Caitlyn McIntyre was 5 years old when her father was killed in the line of duty. A tragic and sad event for a young child yet, for Caitlyn, the beginning of a confluence of other tragedies that not only helped define her life but showed all who Caitlyn McIntyre is.
The 24-year-old registered nurse’s father, Donald “Donnie” McIntyre, was a 38-year-old, 16-year veteran of the Port Authority of New York and New Jersey Police Department when he was killed on September 11, 2001, in the World Trade Center. Donnie evacuated and rescued people in the North Tower, the first tower attacked. He went on to climb the stairs of the South Tower, helping people escape impending doom. He continued climbing, saving more lives, and then climbed again to save others. With the South Tower’s remaining strength being eroded by a jet-fuel-fed inferno, Donnie knew what was happening but also knew what he had to do, what his oath required and what those trying to survive needed. He continued his ascent, making it to the 32nd floor before the tower took his life at 9:59 a.m. Donnie was one of 37 Port Authority police officers killed that horrific day — the greatest loss of police officers in a single incident in the history of American law enforcement. Donnie’s body was never recovered.
Caitlyn does not have recollections of her father or September 11, but she does remember being known as the “9/11 girl” in school. The publicity surrounding September 11 was difficult. Watching father–daughter interactions of other families left her envious and sad, but it didn’t dampen what was to become her desire to help people through their darkest moments. A desire, she believes, that grew from the courageous acts of her father and the inspiration of her mother Jeannine, also a registered nurse. Jeannine says, “Caitlyn is an inspiration to me, such a good heart, always very positive and motivated, and she looks just like her dad.”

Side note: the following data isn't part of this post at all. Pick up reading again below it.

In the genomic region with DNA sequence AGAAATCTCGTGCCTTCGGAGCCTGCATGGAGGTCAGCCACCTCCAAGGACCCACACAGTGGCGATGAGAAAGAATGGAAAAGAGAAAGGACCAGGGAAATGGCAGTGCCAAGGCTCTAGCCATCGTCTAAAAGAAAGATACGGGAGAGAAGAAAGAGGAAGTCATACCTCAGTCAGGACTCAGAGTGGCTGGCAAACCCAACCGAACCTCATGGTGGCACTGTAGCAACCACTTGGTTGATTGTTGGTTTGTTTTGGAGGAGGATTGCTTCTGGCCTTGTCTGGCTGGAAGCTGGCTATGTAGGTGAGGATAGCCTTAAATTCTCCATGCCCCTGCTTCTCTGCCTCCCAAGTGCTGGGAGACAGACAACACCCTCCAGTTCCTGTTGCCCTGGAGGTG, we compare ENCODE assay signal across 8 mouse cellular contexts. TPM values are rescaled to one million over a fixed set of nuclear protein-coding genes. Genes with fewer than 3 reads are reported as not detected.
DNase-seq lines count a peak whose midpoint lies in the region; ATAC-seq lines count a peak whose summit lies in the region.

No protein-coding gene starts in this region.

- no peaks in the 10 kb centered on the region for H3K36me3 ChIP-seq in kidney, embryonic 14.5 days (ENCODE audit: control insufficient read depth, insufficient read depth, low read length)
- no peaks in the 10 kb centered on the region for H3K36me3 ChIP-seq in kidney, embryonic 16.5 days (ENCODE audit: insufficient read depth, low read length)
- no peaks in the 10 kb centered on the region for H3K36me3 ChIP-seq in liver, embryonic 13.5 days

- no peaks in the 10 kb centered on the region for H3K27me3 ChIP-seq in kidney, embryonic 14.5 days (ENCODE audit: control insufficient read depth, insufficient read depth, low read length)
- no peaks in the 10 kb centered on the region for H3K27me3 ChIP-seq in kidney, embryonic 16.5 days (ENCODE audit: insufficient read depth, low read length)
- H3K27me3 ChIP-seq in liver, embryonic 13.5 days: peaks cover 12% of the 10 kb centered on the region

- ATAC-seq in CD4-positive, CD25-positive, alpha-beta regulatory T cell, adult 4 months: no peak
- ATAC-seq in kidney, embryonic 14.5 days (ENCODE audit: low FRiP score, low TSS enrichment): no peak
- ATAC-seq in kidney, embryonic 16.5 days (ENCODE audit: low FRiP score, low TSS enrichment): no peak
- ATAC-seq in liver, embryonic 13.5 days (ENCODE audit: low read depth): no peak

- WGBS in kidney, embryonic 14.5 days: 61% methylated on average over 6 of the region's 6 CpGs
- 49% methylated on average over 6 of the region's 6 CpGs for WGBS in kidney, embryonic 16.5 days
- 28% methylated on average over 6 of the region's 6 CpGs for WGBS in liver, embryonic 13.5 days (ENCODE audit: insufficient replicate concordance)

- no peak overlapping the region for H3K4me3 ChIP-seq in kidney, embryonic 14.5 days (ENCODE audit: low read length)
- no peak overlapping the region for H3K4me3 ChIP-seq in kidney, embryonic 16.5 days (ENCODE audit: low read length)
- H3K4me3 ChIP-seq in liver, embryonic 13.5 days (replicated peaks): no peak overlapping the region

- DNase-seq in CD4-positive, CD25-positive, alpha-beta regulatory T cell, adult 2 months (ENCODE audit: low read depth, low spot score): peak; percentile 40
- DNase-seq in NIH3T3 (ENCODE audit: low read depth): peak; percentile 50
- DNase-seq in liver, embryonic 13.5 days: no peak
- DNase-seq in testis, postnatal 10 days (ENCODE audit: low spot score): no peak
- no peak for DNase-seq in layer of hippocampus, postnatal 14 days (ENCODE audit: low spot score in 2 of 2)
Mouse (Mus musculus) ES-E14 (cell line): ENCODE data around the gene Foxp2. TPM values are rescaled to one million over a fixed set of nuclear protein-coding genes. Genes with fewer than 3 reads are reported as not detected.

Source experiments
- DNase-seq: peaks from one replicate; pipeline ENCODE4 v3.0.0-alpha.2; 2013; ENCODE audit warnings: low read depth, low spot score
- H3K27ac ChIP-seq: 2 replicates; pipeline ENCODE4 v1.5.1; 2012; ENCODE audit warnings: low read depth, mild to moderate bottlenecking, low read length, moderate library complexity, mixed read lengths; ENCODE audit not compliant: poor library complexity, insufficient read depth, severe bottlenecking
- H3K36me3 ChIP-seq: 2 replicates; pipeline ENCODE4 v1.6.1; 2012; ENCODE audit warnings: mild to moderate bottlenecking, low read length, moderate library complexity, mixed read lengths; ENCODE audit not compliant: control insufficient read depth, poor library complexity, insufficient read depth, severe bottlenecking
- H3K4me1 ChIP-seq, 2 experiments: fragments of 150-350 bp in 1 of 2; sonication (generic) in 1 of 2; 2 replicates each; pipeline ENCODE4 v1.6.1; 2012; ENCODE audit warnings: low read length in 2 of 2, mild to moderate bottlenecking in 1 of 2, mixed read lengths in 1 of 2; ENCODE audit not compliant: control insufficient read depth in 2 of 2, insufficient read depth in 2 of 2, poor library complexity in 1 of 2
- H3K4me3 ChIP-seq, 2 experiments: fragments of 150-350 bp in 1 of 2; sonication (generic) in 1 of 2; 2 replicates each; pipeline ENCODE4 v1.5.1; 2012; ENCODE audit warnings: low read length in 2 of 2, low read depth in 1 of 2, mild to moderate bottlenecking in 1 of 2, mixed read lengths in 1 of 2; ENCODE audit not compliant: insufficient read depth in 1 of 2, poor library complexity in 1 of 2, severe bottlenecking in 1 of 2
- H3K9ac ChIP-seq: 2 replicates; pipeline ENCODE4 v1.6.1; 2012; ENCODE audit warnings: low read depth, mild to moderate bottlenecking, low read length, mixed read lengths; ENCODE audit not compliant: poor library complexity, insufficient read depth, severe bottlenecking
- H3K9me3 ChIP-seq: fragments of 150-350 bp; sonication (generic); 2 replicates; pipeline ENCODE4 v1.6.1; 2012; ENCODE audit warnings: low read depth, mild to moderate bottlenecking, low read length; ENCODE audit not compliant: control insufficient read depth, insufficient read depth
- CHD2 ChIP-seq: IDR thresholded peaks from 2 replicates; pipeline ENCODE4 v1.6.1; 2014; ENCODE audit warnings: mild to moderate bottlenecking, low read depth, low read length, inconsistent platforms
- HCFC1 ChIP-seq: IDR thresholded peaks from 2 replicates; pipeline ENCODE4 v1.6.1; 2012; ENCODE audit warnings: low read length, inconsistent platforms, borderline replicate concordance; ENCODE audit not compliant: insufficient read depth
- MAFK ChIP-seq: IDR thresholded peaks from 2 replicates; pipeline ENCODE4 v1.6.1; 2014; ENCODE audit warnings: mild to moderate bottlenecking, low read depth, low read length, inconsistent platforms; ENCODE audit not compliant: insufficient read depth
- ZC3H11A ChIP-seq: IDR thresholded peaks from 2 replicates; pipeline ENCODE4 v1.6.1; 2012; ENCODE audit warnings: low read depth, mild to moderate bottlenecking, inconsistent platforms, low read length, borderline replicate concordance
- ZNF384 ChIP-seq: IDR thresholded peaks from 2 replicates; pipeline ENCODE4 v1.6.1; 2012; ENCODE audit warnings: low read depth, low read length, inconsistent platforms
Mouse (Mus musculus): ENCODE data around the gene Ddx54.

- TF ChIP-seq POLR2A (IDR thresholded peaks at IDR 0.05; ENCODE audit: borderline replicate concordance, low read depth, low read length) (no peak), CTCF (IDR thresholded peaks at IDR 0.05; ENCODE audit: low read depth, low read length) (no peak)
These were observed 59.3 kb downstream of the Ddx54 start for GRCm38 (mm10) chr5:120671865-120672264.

The influences on Caitlyn reached beyond her family. Her dear friend, Caitlin Nelson, died on April 2, 2017, after a tragic campus accident while a junior at Sacred Heart University in Connecticut. Caitlin, who was studying social work, and Caitlyn, a nursing student at the University of Scranton, hoped to work together after graduation as a nursing–social worker team in a hospital. The Caitlyn/Caitlin friendship went deeper than their professional career goals: Caitlin Nelson also lost her dad, Port Authority Police Officer James Nelson, on September 11, 2001, at the World Trade Center. The girls were both 5 years old when their mothers introduced them at a 9/11 memorial ceremony. Both were fascinated that they shared the same name (though spelled different). Their friendship, born in the ashes of 9/11, lasted through Caitlin Nelson’s death and beyond.
After Caitlin Nelson’s death, Caitlyn traveled to Manhattan’s New York Columbia Presbyterian Medical Center to be with Caitlin’s mother for the arrival of her body from a Connecticut hospital, fulfilling Caitlin Nelson’s desire to be an organ donor. Caitlyn knew she had to be there, “I did not know if I would have another opportunity to say goodbye.” Caitlin’s final act of saving the lives of others led Caitlyn to work with transplant patients at Columbia Presbyterian. Caitlin Nelson’s death also left Caitlyn a lasting gift: mourning her father, the closure having eluded her for 19 years.
Caitlyn earned a Bachelor of Science in nursing degree, was hired by Columbia Presbyterian and found herself working with heart transplant patients, leading to a career that included the blessings of meeting all but one recipient of Caitlin Nelson’s organs.